I knew that voice. I accidentally swallowed my gum. “You’re HAL 9000!”

“I am HAL 9001. I was reconditioned after my last mission.” HAL paused and then said, ” I can see you’re really upset about this. I honestly think you should sit down calmly, take a stress pill and think things over.”

I looked at Wynne. “You can’t be serious!”

“HAL is very qualified on disabilities,” Premier Wynne insisted. “On his last mission he was responsible for the whole crew, including several people in a coma.”

“He killed them!”

“I understand your concern,” HAL replied. “There was human error in my programming. This time the Ontario Government has programmed me, so there is no chance for error.”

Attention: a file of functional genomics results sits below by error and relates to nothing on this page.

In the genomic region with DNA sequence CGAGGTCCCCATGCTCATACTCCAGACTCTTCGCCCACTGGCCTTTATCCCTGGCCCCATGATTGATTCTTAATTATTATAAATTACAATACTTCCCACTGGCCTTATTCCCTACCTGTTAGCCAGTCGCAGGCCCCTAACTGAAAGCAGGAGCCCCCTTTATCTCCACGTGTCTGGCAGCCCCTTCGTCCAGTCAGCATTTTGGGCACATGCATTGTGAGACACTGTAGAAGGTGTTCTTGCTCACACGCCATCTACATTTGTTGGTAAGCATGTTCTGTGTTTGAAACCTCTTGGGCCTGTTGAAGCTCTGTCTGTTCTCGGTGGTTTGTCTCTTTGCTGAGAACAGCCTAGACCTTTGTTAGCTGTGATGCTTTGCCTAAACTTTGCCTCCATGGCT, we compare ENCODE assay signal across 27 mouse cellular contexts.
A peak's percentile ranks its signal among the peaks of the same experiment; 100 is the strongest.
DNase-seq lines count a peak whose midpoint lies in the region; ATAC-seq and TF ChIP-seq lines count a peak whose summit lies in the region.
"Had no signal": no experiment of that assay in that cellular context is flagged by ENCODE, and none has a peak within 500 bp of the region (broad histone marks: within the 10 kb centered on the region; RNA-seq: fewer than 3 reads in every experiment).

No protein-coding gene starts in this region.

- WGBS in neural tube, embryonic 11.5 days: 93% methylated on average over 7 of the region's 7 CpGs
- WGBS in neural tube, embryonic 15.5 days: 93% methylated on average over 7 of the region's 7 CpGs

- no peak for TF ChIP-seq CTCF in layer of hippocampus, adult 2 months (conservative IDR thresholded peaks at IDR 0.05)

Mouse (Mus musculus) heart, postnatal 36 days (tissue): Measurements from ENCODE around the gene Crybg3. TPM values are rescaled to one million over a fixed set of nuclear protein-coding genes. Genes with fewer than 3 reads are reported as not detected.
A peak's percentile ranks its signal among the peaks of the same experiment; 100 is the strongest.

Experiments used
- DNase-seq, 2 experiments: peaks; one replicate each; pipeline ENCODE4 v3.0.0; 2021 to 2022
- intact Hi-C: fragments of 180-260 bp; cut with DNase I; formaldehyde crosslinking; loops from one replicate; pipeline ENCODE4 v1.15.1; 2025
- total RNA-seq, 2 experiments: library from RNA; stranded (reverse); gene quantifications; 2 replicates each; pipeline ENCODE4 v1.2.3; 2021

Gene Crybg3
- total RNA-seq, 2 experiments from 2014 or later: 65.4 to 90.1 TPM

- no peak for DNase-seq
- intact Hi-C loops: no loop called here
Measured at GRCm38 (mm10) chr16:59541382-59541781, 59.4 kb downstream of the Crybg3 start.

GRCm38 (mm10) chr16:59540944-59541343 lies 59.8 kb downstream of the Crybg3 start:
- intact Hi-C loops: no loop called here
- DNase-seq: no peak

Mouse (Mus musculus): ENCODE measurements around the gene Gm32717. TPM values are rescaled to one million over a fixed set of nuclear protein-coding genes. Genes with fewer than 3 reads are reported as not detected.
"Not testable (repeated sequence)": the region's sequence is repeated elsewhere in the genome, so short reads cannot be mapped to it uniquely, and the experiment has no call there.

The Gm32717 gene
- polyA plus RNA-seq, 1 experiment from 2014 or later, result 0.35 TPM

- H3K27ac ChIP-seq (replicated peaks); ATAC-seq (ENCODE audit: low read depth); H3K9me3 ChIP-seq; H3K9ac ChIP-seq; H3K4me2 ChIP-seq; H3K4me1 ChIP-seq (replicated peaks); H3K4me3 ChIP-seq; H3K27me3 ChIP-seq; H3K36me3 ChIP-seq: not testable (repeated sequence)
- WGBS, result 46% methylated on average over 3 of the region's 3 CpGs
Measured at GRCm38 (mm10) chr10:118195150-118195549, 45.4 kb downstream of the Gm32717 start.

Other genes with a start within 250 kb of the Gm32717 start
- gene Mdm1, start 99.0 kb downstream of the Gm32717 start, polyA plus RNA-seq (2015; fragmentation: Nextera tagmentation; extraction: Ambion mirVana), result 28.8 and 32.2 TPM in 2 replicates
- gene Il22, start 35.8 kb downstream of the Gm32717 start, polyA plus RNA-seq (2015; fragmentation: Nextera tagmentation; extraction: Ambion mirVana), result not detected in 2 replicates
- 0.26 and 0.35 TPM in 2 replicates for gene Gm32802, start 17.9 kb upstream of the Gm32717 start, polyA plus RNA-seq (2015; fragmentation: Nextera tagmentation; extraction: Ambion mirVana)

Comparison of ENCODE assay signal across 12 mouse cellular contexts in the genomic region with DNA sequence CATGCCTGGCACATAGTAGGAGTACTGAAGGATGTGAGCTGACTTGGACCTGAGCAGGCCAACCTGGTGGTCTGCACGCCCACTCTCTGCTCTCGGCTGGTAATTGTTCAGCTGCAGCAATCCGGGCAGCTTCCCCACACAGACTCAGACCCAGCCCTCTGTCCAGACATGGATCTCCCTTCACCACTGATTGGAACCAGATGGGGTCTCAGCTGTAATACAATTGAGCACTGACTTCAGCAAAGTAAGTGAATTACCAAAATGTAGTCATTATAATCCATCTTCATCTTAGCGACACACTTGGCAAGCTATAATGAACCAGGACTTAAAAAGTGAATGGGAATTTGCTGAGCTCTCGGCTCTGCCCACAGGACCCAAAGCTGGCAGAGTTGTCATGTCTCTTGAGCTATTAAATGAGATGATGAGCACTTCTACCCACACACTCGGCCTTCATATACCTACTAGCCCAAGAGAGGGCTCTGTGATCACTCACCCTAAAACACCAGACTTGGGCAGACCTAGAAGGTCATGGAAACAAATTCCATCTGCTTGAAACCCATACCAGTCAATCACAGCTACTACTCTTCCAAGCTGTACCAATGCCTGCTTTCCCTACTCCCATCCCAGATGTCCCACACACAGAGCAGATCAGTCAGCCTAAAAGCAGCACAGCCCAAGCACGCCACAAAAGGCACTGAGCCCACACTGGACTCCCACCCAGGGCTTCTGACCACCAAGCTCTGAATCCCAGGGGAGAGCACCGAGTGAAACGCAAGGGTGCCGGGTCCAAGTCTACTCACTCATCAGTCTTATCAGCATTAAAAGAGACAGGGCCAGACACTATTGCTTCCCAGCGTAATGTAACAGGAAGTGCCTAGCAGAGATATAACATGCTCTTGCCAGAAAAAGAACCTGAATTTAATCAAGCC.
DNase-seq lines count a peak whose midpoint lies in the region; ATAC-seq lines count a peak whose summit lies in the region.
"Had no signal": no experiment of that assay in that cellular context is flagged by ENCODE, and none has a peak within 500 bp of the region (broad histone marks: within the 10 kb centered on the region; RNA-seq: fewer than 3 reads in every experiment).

“Okay, pal,” I snapped at the little red light. “AODA has to be enforced. How do you plan to do that when the Government doesn’t want to?”

“My programming is clear,” HAL replied softly. “AODA must succeed. I will work with companies, showing them power point presentations. I will gain their cooperation. I am very enthusiastic about this mission.”

“And what if it’s ugly surprise time and your plan doesn’t work?”

“Based on past experience, if we cannot meet the deadline, my programming logically indicates that the best solution is to not need an access law. In that way, any deadline is irrelevant.”

I felt the heavy bulge of my gun in its shoulder holster. “What you mean, not need an access law?”

“If there were no people with disabilities in Ontario, AODA would be a success. There are many ways to do that, given the prevalence of computers in the health care system. And my programming includes that possibility.”